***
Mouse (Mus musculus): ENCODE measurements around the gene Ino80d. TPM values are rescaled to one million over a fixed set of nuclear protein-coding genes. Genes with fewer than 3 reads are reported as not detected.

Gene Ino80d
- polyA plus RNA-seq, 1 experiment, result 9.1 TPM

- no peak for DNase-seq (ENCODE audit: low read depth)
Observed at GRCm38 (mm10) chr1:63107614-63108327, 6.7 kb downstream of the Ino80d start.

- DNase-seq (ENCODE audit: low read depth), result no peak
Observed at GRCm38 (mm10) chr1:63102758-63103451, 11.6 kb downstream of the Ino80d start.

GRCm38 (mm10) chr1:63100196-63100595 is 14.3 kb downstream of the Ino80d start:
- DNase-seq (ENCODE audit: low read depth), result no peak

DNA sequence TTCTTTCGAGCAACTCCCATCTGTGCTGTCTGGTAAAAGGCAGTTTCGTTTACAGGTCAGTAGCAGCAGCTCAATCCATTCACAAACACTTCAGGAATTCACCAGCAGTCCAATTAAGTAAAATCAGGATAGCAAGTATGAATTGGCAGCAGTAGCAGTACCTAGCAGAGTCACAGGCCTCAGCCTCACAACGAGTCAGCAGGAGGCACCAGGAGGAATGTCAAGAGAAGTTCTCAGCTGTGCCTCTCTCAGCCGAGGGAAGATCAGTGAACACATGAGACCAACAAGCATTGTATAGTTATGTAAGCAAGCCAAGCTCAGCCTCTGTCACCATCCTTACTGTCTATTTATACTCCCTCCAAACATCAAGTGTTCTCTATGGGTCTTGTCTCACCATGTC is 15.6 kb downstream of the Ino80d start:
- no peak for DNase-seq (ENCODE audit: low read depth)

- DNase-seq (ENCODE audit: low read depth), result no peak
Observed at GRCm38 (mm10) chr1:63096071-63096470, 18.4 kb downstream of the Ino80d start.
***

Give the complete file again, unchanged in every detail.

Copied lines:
Mouse (Mus musculus): ENCODE measurements around the gene Ino80d. TPM values are rescaled to one million over a fixed set of nuclear protein-coding genes. Genes with fewer than 3 reads are reported as not detected.

Gene Ino80d
- polyA plus RNA-seq, 1 experiment, result 9.1 TPM

- no peak for DNase-seq (ENCODE audit: low read depth)
Observed at GRCm38 (mm10) chr1:63107614-63108327, 6.7 kb downstream of the Ino80d start.

- DNase-seq (ENCODE audit: low read depth), result no peak
Observed at GRCm38 (mm10) chr1:63102758-63103451, 11.6 kb downstream of the Ino80d start.

GRCm38 (mm10) chr1:63100196-63100595 is 14.3 kb downstream of the Ino80d start:
- DNase-seq (ENCODE audit: low read depth), result no peak

DNA sequence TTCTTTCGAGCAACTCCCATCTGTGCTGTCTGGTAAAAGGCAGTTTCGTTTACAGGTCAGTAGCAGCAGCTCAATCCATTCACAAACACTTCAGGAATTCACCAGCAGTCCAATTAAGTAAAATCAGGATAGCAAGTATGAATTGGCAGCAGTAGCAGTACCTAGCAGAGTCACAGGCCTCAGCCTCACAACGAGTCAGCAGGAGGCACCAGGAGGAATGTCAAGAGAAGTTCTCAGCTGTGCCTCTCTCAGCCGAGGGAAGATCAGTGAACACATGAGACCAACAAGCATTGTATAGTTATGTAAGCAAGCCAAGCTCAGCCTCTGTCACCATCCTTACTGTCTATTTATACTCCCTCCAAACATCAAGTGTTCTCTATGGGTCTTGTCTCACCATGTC is 15.6 kb downstream of the Ino80d start:
- no peak for DNase-seq (ENCODE audit: low read depth)

- DNase-seq (ENCODE audit: low read depth), result no peak
Observed at GRCm38 (mm10) chr1:63096071-63096470, 18.4 kb downstream of the Ino80d start.